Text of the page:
Saturday, July 21, 2012

Cuttlefish Cargo Cult - Day Two

In 2011 I went diving with the Australian Giant Cuttlefish.  In 2012 they did not come back.  In a spirit of cargo cults and magical thinking, we’re going to have a week or so of cuttlefish:  perhaps, if we wish hard enough, a critical concentration of photo and video will bring them back from wherever they have gone. 


In 2011, I went dove twice, the first time with my sister, Dr Tabubil, off of Black Point, near the Point Lowly lighthouse. We saw dozens of cuttlefish - enormous ones, fighting and flaring as they went through their seasonal mating.  The second time, we didn't have to dive off of Black Point, humping our gear down an escarpment and over the rough sandstone to the water. The winds were in our favor and we were able to dive right off of the beach at Point Lowly - pull the van up to the shore, sit on a wooden deck while we geared up, then follow the fence line of the Port Bonython Natural Gas Refinery right down into the water.

The gas refinery was quite large on our local radar at that time -
            A few weeks prior to the dive, when the craze for planking  was at its height, two young employees at the gas refinery had taken photos of themselves planking right across the mouth of a flare stack. 
            These geniuses were proud.  They circulated those photographs far and wide.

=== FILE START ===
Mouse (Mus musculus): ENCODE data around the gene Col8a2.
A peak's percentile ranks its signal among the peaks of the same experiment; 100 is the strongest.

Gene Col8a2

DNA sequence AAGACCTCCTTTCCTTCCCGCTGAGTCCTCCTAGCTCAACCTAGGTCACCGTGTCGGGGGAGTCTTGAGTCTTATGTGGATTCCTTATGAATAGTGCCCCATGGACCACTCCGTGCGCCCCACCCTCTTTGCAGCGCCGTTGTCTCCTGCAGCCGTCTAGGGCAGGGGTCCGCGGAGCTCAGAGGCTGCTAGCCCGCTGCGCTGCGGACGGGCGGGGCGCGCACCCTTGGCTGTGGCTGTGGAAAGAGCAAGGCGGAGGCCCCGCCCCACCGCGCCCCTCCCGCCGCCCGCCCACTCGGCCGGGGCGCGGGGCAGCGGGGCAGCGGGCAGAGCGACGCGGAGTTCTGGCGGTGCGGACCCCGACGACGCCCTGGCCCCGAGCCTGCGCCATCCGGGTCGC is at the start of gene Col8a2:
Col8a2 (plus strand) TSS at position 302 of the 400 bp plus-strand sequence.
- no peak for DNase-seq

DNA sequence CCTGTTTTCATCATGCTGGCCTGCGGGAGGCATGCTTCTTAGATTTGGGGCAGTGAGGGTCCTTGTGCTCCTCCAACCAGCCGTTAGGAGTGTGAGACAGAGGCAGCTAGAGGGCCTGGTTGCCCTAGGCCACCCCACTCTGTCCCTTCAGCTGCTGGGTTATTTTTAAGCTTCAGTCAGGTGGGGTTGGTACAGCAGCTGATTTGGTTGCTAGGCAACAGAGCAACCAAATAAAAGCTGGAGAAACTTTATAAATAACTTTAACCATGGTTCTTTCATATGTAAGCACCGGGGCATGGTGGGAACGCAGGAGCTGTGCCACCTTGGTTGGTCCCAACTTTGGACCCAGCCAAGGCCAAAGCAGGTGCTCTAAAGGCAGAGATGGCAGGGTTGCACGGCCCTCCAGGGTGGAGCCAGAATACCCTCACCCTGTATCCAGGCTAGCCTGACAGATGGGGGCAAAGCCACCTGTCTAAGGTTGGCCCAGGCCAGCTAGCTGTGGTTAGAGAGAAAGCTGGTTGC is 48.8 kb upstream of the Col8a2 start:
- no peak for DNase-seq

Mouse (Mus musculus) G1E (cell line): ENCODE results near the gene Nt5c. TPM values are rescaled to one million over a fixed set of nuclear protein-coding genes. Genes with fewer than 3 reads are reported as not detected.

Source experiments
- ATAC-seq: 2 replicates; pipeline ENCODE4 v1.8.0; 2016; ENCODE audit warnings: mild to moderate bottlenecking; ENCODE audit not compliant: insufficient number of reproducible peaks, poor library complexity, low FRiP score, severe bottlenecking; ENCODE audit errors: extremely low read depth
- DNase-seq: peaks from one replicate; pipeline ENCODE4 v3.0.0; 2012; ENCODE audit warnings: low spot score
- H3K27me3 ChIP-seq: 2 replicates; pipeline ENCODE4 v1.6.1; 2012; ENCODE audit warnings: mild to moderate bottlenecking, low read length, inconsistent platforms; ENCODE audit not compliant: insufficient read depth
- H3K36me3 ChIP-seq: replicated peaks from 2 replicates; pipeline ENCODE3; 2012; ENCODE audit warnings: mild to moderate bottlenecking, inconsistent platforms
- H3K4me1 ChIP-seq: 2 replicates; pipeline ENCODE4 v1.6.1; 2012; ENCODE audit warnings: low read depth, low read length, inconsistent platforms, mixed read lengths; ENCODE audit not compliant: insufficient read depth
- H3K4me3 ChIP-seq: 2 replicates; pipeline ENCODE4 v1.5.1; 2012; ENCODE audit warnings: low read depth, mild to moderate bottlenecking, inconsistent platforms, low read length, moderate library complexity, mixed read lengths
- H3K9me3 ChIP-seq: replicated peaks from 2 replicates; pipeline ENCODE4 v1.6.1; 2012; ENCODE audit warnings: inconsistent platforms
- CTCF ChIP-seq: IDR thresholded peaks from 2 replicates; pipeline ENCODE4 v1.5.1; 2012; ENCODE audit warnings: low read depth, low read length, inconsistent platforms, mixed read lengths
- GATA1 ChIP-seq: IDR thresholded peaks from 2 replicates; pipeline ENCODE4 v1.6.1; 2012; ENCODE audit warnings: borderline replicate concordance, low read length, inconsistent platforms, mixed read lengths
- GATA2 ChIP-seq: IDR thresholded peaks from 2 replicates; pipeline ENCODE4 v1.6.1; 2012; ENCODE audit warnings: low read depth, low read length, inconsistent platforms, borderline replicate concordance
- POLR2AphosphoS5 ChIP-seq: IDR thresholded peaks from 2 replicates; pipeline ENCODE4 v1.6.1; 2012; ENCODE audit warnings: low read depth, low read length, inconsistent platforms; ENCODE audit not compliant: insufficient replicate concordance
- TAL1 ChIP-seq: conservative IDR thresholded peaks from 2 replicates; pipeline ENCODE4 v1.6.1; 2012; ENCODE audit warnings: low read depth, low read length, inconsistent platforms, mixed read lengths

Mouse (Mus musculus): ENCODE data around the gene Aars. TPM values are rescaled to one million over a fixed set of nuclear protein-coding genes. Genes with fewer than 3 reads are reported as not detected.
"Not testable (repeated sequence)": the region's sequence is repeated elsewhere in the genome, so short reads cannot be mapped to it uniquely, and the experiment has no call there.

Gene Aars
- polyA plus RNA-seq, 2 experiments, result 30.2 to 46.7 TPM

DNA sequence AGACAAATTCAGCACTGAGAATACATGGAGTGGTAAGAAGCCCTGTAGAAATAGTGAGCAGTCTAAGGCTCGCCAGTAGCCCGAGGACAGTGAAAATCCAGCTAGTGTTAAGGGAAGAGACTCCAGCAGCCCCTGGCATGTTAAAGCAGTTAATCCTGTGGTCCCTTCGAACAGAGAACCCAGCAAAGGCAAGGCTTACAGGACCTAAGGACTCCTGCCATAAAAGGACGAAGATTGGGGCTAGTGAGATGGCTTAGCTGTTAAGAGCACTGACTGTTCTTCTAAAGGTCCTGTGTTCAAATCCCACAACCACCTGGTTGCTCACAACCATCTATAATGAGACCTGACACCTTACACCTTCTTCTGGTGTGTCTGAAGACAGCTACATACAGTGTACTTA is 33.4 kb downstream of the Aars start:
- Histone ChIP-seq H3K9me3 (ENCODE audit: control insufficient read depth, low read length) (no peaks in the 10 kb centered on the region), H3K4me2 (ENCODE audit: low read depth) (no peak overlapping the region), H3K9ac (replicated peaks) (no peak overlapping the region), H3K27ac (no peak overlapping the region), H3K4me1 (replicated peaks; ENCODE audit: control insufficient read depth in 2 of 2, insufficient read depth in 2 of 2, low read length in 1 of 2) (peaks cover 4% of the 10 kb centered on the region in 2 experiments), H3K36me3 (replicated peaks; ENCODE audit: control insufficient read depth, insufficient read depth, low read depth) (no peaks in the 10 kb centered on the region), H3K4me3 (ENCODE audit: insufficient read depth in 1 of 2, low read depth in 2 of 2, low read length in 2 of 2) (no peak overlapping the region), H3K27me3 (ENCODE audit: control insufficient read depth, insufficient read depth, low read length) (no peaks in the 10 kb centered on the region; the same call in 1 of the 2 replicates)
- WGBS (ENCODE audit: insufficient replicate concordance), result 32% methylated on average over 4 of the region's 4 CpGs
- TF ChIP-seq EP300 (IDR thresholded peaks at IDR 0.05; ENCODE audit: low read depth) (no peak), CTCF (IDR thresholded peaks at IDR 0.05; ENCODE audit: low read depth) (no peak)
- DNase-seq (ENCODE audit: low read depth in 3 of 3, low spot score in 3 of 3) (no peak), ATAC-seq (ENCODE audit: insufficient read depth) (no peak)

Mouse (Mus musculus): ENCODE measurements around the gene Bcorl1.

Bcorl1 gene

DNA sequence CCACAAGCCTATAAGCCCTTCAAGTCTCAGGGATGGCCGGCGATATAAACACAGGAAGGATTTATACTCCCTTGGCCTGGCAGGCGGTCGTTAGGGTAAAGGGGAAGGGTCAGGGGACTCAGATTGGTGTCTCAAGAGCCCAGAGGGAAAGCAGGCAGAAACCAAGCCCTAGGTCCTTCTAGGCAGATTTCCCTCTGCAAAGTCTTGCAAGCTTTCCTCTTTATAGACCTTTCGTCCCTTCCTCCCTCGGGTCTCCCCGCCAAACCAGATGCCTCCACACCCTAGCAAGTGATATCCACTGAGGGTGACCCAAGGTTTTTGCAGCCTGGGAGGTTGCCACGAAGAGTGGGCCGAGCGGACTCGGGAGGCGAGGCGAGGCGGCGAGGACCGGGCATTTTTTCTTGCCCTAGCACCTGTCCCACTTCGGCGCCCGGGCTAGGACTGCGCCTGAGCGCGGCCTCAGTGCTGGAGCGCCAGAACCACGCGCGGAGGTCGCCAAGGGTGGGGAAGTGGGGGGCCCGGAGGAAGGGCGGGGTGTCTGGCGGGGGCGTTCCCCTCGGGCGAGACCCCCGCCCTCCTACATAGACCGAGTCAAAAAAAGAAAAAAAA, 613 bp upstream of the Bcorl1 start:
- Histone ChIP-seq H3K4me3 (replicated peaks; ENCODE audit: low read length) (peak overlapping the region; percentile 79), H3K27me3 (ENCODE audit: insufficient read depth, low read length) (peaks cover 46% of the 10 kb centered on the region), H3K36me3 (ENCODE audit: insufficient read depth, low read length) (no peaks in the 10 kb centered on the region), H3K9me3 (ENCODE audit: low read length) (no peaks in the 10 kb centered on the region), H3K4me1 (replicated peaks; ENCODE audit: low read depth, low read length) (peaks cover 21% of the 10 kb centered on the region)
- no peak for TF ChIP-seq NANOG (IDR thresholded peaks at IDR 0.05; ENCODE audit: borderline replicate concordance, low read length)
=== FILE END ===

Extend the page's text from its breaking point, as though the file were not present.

Have you heard of the Darwin Awards? The purpose of a flare stack is to flare – as needed, which means randomly, and without notice. These two young idiots were high-odds-on gold-medal Darwin Awards contenders.
            In this particular instance, the idiots got lucky and missed the medal - the stack did not turn the subject of the photo into extra-crispy, but if there was ever a case of ‘have your belongings in a box and be off the property in thirty minutes’ this was it.  And in a town as small as ours, where the industries (mining and large-scale agriculture) revolve around familiarity with heavy and dangerous machinery, certain public voices were loud against the prospect of two young louts being considered responsible enough to wield so much as a spanner by any employer between Port August and Port Lincoln. 
            The Port Bonython Gas Refinery has turned out to be something of a boon for the cuttlefish.  Explosive security concerns require that you keep a hell of a wide berth around a refinery,  and the water along  the shore here is shallow enough that their loading jetty stretches more than two kilometers out into the gulf.   The refinery has a null effect on the local marine-scape, and what with the security buffer zone on shore and out on the water, a rather large stretch of shoreline has been marked off from fishermen and recreational divers, and gives the cuttlefish something of a break.  No sanctimonious cuttle-fishermen here.  Just us, on the other side of the fence-line. 

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